I’m almost certain that comment was written by me about 20 years ago, and now I’m adding that support for IOPL segments in 32-bit DLLs. Nearby I found what I’d been looking for:

extra_linker = segment 'port' IOPL export INPORT 2, OUTPORT 4

Sure enough, the INPORT function takes 2 bytes or one word, OUTPORT takes 4 bytes or two words. So, someone does rely on that, and never mind that I completely forgot what I’d written aeons ago.

How Did This Happen?

I couldn’t help but wonder if this word/byte mess was merely an oddity or a bug. After reviewing old Watcom C versions, I’m certain it was a bug. The tools behavior and the usage help printed by wlink has not changed since Watcom C/C++ 10.5 (1995).

However, in Watcom C/C++ 10.0 (1994) and older versions, the wlink online help claimed that the EXPORT directive takes IOPL words, not bytes. The catch is that the linker behavior wasn’t any different. So in version 10.5, the linker usage help was adjusted to match what the linker already did.

The linker documentation in version 10.0 (older versions are harder to check because only hardcopy documentation was provided) quite clearly stated that the EXPORT directive took IOPL words, and incorrectly claimed that the maximum was 63 words. The version 10.5 documentation simply changed ‘words’ to ‘bytes’.

There was also a change in the ms2wlink utility behavior. In Watcom C version 9.0 (1992), ms2wlink did not change the number of IOPL words specified in Microsoft/IBM .def files. Someone must have noticed that this produced incorrect results and in Watcom C version 9.5 (1993), ms2wlink multiplied the IOPL words by two.

The oldest version of IOPL-capable wlink that I have been able to examine is version 7.0 (1991) shipped with Watcom C 8.5. It is no different from the later versions. The only even older wlink version I have is 4.1 from 1988, but that is not capable of generating OS/2 executables.

My best guess is that the Watcom linker was always intended to take IOPL words and not bytes as input, as evidenced by the linker source code as well as pre-1995 documentation. Somehow the original authors messed it up, probably by getting the IOPL_WORD_SHIFT macro wrong. Users noticed that to get the expected result, they must feed the linker the number of bytes rather than words. A few releases down the road, the Watcom developers first fixed the ms2wlink utility to account for the linker behavior, and later made the same decision I did—rather than breaking people’s code, document what the linker actually does.

A curious thing about this bug is that although the linker clearly didn’t do what it was supposed to do, by trivially massaging the linker command input users were able to achieve the desired results. When the error was discovered years later, changing the documentation to account for the buggy behavior was the lesser evil.

Conclusion

Fixing past mistakes is sometimes impractical. I can’t make the wlink behavior more sane without breaking existing code. All things considered, living with the odd syntax seems less bad than blowing other people’s code up (even if “other people” might be me).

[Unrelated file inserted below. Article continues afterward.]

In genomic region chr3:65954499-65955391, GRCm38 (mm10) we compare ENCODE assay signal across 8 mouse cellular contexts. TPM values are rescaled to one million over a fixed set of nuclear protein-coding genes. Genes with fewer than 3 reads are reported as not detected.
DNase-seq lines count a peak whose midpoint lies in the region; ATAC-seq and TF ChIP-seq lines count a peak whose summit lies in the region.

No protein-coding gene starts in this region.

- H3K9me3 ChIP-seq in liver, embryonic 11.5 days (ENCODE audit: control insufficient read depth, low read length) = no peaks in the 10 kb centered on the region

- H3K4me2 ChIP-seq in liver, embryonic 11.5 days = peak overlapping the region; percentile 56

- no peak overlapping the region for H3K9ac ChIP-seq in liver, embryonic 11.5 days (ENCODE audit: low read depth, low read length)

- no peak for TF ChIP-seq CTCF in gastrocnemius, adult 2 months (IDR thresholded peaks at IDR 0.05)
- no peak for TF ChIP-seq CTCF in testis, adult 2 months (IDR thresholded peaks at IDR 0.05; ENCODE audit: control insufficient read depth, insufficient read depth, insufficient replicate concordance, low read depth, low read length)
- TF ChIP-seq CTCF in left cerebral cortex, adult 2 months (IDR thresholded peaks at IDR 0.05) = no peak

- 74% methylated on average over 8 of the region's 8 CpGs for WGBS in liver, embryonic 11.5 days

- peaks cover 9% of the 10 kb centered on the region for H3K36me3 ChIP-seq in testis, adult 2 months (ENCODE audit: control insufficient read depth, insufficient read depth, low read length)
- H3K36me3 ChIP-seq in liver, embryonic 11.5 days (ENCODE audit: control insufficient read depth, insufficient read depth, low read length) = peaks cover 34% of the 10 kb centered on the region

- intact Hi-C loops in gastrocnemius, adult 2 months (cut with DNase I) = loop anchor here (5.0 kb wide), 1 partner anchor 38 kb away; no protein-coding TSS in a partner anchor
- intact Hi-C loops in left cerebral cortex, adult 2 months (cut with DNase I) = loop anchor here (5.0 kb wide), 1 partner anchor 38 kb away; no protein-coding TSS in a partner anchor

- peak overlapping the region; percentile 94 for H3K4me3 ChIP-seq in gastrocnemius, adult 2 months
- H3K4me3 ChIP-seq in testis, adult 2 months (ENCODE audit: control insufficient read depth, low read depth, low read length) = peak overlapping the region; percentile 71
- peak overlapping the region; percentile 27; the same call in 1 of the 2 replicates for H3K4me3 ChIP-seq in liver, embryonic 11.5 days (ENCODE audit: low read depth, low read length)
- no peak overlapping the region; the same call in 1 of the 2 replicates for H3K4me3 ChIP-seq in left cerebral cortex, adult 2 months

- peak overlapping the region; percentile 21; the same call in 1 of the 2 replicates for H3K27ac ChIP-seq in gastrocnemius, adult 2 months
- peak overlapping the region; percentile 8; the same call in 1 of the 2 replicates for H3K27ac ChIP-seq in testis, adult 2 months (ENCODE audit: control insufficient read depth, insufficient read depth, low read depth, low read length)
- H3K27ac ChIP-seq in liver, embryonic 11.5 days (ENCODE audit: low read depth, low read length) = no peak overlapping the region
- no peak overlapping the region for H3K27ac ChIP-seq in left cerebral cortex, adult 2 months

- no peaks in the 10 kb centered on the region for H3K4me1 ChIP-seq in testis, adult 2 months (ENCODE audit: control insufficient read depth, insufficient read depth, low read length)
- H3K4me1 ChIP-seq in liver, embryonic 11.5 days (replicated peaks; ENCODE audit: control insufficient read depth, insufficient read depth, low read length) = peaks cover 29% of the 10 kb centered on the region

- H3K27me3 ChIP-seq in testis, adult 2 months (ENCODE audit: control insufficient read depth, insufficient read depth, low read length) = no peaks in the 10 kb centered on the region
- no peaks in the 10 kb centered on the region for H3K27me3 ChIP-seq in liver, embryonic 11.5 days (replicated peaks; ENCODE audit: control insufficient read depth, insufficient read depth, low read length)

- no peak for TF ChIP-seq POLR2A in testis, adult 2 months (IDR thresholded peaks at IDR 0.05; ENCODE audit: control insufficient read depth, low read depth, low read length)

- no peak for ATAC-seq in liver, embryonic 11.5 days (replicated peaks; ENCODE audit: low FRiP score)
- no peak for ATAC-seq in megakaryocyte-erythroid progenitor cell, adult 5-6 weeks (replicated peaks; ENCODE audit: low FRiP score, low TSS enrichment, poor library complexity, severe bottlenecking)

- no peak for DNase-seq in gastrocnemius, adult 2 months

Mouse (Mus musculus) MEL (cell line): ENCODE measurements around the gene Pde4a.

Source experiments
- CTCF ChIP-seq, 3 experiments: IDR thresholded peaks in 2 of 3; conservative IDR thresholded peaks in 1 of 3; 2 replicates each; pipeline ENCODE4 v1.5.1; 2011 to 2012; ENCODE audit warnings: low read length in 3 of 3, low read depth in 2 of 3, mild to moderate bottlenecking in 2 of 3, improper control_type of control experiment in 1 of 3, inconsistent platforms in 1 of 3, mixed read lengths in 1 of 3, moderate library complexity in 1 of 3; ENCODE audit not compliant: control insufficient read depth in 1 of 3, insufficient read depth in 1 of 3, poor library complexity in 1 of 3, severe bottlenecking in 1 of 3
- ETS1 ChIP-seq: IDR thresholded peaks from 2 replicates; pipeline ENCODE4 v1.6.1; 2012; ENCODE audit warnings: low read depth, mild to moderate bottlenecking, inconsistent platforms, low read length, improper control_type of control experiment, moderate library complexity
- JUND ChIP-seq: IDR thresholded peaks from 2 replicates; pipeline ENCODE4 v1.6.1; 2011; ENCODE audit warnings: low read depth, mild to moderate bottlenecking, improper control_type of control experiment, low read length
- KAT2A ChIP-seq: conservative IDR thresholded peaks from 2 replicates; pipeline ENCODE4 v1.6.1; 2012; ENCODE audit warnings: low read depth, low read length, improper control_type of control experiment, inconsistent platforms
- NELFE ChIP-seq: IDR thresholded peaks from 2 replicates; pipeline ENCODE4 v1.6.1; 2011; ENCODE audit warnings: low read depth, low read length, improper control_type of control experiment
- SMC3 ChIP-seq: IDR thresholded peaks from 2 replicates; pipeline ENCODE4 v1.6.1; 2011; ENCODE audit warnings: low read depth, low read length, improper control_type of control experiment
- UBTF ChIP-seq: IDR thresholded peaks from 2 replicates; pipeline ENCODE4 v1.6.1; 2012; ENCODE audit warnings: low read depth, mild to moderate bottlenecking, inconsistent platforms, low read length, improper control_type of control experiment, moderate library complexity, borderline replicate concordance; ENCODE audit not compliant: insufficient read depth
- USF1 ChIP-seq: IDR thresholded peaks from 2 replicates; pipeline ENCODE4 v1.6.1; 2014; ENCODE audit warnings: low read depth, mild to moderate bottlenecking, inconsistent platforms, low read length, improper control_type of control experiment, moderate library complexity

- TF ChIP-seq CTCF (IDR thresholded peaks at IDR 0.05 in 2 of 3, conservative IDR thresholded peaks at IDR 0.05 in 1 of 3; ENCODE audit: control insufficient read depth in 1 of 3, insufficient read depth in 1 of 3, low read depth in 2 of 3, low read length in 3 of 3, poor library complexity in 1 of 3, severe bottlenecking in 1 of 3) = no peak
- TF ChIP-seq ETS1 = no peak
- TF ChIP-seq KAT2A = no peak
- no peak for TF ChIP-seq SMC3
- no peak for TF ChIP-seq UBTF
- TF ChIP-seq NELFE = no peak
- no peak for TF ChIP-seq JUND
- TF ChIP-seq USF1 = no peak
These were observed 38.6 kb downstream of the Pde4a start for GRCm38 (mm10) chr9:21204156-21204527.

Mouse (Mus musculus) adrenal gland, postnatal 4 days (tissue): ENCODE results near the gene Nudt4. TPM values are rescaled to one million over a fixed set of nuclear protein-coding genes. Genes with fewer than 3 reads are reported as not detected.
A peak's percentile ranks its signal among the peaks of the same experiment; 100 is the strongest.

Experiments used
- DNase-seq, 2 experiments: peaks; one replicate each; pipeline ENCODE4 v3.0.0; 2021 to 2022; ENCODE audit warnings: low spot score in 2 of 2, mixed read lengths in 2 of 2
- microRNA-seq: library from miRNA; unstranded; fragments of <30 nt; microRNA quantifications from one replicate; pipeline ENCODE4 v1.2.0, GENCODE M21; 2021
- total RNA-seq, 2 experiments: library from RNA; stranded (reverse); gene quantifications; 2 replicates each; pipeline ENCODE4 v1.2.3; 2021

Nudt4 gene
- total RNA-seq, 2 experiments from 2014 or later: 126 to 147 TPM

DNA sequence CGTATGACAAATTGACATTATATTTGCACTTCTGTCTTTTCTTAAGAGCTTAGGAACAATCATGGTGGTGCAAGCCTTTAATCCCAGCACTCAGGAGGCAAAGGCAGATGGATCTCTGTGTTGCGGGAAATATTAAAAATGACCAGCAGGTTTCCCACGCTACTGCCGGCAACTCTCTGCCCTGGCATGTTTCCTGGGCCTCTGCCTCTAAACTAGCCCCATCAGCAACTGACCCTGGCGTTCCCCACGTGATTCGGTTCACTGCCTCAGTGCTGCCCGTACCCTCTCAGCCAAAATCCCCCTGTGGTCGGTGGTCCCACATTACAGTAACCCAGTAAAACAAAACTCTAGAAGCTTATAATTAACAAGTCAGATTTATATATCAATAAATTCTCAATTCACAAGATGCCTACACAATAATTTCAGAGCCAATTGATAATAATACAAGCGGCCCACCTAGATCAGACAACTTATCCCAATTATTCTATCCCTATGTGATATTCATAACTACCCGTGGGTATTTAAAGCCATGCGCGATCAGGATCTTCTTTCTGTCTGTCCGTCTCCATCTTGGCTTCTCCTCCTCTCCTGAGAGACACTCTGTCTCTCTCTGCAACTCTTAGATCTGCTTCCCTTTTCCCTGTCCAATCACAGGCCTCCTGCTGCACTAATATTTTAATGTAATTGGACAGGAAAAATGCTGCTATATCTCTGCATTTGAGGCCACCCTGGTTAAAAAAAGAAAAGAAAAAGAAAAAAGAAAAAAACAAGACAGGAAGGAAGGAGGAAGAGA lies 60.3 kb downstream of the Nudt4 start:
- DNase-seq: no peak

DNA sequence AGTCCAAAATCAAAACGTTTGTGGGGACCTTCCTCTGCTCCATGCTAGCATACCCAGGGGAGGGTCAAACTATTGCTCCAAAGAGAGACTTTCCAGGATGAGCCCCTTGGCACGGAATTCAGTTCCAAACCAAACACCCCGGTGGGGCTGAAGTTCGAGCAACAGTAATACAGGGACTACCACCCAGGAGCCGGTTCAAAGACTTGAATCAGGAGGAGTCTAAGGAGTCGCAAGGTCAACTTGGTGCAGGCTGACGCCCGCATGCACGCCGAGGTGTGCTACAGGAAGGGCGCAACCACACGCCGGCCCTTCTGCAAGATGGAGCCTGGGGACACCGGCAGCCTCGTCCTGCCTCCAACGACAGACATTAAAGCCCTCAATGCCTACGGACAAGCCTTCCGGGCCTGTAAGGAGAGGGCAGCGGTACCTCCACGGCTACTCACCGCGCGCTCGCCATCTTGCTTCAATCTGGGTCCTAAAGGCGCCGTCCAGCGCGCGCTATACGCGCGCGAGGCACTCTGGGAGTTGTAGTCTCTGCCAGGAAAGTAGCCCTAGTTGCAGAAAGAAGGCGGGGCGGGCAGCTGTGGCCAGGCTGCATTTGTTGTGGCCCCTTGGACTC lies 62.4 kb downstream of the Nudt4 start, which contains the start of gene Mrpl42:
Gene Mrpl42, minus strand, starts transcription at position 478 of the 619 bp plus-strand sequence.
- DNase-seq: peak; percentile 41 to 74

In the end I decided to leave the “IOPL byte” syntax the way it was. It’s strange and unfortunately different from other tools, but it actually does work, and it’s been that way for quite a long time.

However, I improved the error checking so that the linker complains if an attempt is made to supply an odd number of parameter bytes, and fixed the range checks to allow up to 31 words or 62 bytes. While I was at it, I also changed the IOPL_WORD_SHIFT macro to do what the name suggests, and changed the input processing in the linker such that the iopl_words variable really holds the count of words and not bytes.

Problem solved, about as well as it could be.

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2 Responses to Complications, Complications

  1. ths says:

    Interesting oddities.
    May I ask a somewhat related question here?
    I was using gcc+emx to write OS/2 software, but mainly to port some unix stuff I was working on in university at the time (between 1993 and 2000). I loved it.
    At that time I was a member of Fidonet and wrote a lot of supporting software, and I experimented with the ISDN CAPI which was only available as 16 bit DLL.
    Do you know if it would have been possible to construct a 32-bit callback function that is callable from a 16-bit DLL? I managed to invoke all 16-bit functions in the CAPI DLL by “thunking” but I never managed to have the DLL call me back, which stopped me from pursuing that any further since this function was essential for receiving and answering calls.

  2. Michal Necasek says:

    According to the OS/2 2.0 Application Design Guide, page 3-33, it was doable, at least with the IBM compiler. The catch is that the 16-bit compiler offers absolutely no help in this direction, so the 32-bit compiler needs to do all the work. It ought to be possible to pass the 16-bit code the address of a 32-bit function. Whether that would have worked with emx gcc I don’t know.

    I have no doubt that in the worst case, writing some thunking functions in assembly would have been doable. If you recall, OS/2 was unusual in that all memory of a 32-bit process was generally also addressable from 16-bit code because OS/2 restricted the 32-bit process address space. The DosFlatToSel and DosSelToFlat APIs did the 1632 address translation.